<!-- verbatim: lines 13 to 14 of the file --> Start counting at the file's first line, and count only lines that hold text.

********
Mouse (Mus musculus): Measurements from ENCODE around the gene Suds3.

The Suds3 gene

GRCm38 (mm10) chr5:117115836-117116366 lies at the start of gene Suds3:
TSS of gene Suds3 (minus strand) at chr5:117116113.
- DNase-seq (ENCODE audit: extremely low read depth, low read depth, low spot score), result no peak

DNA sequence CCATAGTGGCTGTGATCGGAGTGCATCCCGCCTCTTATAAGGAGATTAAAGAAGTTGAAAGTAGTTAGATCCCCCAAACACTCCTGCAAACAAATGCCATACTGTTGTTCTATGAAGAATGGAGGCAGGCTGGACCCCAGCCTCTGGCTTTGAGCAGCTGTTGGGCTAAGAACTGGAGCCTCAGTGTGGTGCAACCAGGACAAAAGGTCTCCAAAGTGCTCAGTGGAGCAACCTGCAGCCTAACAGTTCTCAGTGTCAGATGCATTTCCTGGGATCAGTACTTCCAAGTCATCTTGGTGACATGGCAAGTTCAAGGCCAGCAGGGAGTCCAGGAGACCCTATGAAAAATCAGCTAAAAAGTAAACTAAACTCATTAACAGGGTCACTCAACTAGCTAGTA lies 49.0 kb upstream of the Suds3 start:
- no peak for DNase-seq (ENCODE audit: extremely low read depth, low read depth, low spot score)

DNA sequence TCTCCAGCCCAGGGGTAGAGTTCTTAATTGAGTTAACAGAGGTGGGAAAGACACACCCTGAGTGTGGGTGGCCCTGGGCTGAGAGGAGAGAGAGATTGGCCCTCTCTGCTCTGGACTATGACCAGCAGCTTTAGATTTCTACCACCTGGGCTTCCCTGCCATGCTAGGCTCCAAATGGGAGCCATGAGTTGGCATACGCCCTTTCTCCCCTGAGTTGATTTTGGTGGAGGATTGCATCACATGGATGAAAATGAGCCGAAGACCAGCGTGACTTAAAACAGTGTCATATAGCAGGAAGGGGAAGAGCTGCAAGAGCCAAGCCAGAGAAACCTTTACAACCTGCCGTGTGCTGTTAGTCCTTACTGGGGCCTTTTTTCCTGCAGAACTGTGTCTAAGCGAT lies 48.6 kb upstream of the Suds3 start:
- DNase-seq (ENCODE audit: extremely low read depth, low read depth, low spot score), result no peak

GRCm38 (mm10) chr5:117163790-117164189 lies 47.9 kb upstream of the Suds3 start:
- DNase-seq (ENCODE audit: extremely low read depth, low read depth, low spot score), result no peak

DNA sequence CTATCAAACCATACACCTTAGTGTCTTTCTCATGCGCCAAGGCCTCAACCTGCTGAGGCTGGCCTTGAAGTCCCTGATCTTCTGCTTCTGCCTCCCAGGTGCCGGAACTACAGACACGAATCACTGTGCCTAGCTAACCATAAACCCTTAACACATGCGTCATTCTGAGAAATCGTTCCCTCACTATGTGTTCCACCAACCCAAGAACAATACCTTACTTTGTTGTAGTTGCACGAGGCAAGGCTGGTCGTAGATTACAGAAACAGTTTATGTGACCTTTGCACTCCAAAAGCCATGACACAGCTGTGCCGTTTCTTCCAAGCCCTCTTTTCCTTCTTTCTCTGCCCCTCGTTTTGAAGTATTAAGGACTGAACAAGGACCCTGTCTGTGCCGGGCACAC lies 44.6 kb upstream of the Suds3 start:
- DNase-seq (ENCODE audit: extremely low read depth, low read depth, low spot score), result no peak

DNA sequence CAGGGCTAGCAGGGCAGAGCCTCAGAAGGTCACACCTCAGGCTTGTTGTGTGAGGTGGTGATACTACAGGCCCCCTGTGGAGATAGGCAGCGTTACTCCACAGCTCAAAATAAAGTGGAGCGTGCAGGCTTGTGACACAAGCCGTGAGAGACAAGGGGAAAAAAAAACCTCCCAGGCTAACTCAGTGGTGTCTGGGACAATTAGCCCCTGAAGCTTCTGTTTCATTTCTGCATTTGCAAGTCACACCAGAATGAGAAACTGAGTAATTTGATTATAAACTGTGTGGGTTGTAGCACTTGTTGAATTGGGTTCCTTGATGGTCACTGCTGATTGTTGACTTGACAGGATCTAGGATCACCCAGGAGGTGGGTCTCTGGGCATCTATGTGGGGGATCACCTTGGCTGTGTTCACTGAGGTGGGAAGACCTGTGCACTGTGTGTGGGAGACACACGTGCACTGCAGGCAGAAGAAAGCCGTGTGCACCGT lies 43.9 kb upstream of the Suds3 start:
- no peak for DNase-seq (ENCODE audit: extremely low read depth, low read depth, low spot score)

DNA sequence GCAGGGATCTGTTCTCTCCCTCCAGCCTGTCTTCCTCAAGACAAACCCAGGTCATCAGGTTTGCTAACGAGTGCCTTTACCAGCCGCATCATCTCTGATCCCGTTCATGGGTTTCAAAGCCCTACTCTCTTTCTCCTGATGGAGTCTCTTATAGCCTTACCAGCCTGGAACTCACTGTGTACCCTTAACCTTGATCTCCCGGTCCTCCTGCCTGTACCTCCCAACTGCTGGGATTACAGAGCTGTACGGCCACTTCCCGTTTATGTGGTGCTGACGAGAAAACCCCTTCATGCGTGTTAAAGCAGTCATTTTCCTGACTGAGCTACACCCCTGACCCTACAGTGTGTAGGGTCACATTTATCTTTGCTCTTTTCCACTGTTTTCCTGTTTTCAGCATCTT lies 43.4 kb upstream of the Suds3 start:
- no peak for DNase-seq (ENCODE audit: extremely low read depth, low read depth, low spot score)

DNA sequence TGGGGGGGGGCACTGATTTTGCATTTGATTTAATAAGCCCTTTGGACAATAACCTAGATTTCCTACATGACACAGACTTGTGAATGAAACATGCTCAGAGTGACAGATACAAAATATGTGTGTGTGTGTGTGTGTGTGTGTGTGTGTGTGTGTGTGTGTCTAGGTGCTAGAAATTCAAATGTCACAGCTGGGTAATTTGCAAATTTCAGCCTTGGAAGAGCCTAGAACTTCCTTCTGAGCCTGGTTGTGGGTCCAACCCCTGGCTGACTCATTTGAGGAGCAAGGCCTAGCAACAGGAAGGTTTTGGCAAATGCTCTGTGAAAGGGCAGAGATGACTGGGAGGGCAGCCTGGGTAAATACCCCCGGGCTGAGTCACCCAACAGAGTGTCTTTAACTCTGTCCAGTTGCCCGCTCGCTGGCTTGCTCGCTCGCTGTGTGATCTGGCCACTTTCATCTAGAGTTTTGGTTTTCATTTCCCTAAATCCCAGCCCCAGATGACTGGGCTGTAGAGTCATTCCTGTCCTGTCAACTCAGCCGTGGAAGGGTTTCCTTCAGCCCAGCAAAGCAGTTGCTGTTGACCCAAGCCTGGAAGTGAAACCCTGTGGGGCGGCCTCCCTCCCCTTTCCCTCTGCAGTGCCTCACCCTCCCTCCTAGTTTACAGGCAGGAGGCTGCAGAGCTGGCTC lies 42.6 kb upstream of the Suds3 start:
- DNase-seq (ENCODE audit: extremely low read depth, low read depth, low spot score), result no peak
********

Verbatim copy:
- DNase-seq (ENCODE audit: extremely low read depth, low read depth, low spot score), result no peak

DNA sequence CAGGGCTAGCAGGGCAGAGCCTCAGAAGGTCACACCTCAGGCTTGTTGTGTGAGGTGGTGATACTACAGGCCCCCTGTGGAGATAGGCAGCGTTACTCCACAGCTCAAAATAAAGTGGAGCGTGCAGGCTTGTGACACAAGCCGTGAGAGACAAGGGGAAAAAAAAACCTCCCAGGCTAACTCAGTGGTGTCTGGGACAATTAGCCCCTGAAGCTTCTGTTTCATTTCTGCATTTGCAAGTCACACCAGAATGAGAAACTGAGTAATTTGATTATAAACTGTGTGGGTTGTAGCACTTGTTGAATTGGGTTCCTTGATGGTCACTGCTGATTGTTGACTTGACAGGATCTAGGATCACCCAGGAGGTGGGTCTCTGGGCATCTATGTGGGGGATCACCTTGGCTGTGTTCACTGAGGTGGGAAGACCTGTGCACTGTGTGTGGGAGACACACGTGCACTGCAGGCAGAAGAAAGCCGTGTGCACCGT lies 43.9 kb upstream of the Suds3 start: